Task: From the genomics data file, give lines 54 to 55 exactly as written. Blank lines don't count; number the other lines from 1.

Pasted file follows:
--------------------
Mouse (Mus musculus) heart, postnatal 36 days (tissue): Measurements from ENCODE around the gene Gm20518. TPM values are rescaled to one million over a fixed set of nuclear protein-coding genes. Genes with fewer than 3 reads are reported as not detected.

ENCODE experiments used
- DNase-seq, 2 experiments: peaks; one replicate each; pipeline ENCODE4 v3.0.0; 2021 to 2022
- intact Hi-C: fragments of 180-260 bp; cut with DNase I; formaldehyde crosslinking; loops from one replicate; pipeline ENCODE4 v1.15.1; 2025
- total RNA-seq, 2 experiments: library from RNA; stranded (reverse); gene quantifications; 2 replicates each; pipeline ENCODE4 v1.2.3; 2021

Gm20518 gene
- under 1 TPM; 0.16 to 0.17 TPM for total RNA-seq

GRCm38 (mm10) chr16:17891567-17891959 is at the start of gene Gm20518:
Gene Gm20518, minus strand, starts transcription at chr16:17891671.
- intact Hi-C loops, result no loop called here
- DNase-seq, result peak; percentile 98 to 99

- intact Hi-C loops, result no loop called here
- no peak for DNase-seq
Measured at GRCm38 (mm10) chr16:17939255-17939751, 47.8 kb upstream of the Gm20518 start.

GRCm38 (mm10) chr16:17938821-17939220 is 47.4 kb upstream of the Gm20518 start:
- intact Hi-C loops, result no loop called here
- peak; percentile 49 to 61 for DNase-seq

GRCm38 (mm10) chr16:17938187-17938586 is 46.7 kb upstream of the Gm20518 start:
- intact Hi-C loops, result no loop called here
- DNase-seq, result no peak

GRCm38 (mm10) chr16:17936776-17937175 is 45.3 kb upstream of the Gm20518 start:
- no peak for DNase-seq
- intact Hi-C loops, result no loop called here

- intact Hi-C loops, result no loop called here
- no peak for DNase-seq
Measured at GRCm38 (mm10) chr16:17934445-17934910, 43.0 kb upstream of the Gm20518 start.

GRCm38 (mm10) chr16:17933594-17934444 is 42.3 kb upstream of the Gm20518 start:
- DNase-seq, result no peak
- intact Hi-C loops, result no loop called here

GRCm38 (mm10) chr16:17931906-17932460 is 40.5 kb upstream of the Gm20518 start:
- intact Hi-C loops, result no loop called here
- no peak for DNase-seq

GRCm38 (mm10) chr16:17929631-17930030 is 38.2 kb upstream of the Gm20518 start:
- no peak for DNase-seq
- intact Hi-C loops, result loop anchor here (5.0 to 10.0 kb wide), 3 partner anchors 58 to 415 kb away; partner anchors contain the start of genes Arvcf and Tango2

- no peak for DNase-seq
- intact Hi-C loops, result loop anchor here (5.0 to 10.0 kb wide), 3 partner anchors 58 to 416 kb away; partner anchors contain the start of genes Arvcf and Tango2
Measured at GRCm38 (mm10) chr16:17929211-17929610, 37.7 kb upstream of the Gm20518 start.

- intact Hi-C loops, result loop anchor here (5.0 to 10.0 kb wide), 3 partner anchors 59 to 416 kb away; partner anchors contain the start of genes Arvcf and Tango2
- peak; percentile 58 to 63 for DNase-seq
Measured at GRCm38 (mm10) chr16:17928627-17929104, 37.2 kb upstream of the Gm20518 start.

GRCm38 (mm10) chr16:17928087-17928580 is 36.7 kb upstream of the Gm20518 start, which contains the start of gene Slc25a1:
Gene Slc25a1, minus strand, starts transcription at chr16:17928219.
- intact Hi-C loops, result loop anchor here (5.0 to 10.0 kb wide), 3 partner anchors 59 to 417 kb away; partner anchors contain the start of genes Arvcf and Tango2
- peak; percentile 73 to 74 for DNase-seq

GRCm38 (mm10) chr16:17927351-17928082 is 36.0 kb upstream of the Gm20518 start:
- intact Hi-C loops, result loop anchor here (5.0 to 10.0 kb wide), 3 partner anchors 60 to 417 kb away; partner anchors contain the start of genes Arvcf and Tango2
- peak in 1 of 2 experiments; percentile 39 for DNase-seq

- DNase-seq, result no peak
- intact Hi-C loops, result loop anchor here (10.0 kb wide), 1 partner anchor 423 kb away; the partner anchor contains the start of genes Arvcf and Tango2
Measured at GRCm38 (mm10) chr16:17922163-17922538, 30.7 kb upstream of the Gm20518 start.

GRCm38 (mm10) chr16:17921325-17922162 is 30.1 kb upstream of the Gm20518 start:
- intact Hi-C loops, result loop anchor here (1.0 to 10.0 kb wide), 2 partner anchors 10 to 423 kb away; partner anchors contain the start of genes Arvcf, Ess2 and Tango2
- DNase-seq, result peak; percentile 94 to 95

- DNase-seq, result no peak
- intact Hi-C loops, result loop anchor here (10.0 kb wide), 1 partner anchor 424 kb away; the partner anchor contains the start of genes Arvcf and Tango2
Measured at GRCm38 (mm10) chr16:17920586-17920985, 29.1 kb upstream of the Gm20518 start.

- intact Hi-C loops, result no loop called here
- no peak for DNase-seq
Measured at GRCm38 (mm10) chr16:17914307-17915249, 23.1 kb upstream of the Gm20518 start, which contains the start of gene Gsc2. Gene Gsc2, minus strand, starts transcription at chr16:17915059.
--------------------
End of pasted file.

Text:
- DNase-seq, result peak; percentile 94 to 95

- DNase-seq, result no peak